Track Lighting – Canadian Conservation Institute (CCI) Notes 2/3

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CCI Note 2/3 is part of CCI Notes Series 2 (Preventive Conservation)


Track lighting is perhaps the most flexible system for museums and galleries. This is not to say that the fluorescent tube should not be used; each system has its advantages and disadvantages.


Typical adult eye level of 160 cm.
Figure 1: The position of the track is important in order to avoid glare, unwanted reflections, and undue emphasis of the surface features of the object. The light beam should be at an angle of 60° to the horizontal. The distance between the light fixture and the wall (distance D in Figure 1) will depend on the ceiling height (H). Assuming a typical adult eye level of 160 cm, the distance can be calculated using the following formula, with all measurements in centimetres: D = ( H - 160) x 0.577. For example, for a three-metre ceiling (300 cm), D = (300 - 160) x 0.577 = 81 cm.

This optimum distance should be carefully observed because it gives good illumination for objects of moderate size. However, when large objects are exhibited on walls, the top of the object ends up being very close to the lamp if this formula is followed.

In these situations, at least an extra 30 cm should be added to the calculated distance.

The most flexibility will be offered by a double track system where the tracks are 60 cm to 90 cm apart. An alternative to this is a single track with short, regular sections perpendicular to the main track.

The bulb should be slightly recessed in the fixture. This will eliminate direct glare while not impeding the light beam.

Light Level Reduction

To reduce the amount of damage done to objects by illumination during display, it is important to be able to adjust the lighting levels. Each length of track should be equipped with a dimmer control. If this proves to be too expensive, at least one dimmer for each wall section is recommended. Once the light levels have been adjusted for a particular exhibition, a piece of tape should be placed over the lever or knob of the dimmer to prevent accidental changes.

Whenever the output of an incandescent lamp is reduced by dimming, the light becomes more yellow. This undesirable tendency can be reduced by using the Daylite Fluro-Spray Floodlight (R-40) manufactured by Duro-Test Electric Ltd. The advantage of this lamp is that it can be dimmed to about half intensity before its light becomes as yellow in appearance as that of ordinary floodlights at full power.

There are several ways to reduce the illumination levels on art objects and artifacts. One of the most effective is to reduce the number of lamps in the system. Changing the type of lamps should also be considered; spotlights can be replaced by floodlights or by lamps of lower wattage (Table 1). It should be noted that the lower the wattage, the more yellow the light.

The location of the lamp relative to the object will also have a direct bearing on the light level. Two factors are involved: the distance between the lamp and the object, and the angle of incidence of the light beam on the surface of the object.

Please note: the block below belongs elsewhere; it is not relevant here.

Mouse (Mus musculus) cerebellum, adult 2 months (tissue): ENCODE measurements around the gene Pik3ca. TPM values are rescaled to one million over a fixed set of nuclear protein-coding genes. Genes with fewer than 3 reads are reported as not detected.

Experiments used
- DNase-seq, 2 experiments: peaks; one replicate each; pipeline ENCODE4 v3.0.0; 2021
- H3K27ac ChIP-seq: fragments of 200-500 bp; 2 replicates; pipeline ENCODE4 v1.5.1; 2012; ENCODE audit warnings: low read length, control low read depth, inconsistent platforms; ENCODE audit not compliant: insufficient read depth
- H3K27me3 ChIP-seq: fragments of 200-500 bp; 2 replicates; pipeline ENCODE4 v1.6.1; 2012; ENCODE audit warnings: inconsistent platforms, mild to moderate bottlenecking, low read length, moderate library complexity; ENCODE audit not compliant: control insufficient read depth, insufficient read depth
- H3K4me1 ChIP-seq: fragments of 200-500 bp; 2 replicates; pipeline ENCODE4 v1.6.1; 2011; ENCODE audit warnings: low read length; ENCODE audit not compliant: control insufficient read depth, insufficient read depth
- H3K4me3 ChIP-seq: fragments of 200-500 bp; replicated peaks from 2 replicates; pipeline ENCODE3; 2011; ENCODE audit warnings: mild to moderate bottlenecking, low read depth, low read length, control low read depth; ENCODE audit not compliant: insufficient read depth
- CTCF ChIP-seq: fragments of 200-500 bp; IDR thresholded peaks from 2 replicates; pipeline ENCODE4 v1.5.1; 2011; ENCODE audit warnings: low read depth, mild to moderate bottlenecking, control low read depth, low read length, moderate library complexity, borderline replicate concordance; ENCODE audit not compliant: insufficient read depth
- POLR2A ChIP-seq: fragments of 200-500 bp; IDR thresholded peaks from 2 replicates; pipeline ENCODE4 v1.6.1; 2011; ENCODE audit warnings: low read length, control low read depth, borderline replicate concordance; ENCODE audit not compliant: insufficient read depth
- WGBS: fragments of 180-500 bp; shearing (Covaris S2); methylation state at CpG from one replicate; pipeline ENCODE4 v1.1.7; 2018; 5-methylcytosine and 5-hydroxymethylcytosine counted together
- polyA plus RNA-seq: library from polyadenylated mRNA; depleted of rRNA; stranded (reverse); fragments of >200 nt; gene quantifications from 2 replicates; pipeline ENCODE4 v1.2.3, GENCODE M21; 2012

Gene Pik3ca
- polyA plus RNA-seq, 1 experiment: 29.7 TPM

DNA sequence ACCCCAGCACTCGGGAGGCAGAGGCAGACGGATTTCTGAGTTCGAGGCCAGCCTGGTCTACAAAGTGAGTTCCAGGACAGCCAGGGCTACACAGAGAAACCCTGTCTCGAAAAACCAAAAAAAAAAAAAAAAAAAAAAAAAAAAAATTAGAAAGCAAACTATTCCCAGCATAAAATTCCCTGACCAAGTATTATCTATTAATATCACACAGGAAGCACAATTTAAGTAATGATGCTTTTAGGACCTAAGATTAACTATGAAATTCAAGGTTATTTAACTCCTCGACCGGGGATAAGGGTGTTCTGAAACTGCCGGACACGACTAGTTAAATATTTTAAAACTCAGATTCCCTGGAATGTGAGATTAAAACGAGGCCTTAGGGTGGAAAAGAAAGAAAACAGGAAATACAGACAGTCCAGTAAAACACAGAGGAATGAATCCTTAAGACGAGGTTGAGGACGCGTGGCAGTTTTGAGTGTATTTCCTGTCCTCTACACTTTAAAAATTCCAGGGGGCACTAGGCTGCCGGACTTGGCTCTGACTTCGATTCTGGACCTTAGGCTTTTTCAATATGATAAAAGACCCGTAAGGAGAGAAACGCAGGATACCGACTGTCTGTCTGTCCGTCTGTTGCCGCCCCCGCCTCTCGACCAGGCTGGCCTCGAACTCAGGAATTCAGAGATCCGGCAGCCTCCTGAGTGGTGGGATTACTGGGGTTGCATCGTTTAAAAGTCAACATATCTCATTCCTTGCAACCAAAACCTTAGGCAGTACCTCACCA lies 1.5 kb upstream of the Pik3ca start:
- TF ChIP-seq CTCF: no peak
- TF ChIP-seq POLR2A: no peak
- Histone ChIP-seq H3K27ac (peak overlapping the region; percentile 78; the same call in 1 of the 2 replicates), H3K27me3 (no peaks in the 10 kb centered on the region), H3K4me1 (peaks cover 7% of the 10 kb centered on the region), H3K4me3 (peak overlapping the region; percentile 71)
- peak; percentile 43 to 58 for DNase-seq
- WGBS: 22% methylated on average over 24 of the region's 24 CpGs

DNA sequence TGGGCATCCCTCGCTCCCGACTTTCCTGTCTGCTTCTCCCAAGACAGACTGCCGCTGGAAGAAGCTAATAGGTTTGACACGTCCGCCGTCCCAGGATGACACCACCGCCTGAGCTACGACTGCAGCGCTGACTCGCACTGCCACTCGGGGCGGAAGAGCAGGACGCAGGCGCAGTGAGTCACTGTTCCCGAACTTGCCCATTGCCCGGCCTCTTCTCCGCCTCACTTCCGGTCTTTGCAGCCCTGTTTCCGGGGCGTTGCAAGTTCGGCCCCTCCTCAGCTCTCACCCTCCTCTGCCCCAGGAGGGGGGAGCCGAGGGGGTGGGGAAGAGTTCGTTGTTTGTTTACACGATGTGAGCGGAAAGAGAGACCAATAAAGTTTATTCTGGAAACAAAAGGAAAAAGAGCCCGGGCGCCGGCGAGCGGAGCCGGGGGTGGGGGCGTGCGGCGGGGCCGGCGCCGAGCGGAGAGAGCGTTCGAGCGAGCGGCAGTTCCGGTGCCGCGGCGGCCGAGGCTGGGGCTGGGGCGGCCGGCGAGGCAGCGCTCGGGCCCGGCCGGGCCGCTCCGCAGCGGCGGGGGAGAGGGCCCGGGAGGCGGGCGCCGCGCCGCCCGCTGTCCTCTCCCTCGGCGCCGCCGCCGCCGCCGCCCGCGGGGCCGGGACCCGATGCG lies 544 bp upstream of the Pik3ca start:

Table 1 lists the illumination levels of various lamps at different distances. As can be seen, a small increase in the distance will drastically reduce the light level. This Table also illustrates the differences in intensity between lamps of various types, and can be used to choose the type of lamp to be installed in a display area.

Table 2 shows that reduced lighting levels can be achieved by increasing the angle at which the light strikes the object. Angles greater than 60° will accentuate surface detail and texture, an effect which may be undesirable in some displays.

Table 1. Variation of Light Intensity (in Lux) with Distance for Selected Lamps
LampDistance from Lamp
Wattage (W)Other characteristics120 cm150 cm180 cm210 cm240 cm270 cm300 cm
150 W Spot (R-40) N/A 3200 1900 1300 1050 850 N/A
75 W Spot (R-30) N/A 850 620 450 350 280 230
150 W Flood (R-40) N/A 590 425 320 250 205 175
75 W Flood (R-30) 200 130 95 70 55 45 N/A
150 W Fluro-Spray spot (R-30) 200 130 95 75 60 50 N/A
Table 2. Reduction in Light Intensity with Angle of Incidence
Angle and ReductionTable footnote 2Light Intensity Reduction Percentage
10° 1.5%
20° 6%
30° 13.4%
40° 23.4%
50° 35.7%
60° 50%

Further Reading

  1. Bergeron, André, ed. L'éclairage dans les institutions muséales. Québec : Musée de la civilisation et Société des musées québécois, .

  2. Canadian Conservation Institute. Daylite Fluro-Spray Floodlight. CCI Notes 2/2. Ottawa: Canadian Conservation Institute, .

  3. Illuminating Engineering Society. IES Lighting Handbook: The Standard Lighting Guide. New York: Illuminating Engineering Society, .

  4. Lafontaine, Raymond H. Environmental Norms for Canadian Museums, Art Galleries and Archives. Technical Bulletin 5. Ottawa: Canadian Conservation Institute, .

Copies are also available in French.
Texte également publié en version française.

© Communications Canada,
Cat. Nº NM95-57/2-3-1983E
ISSN 0714-6221

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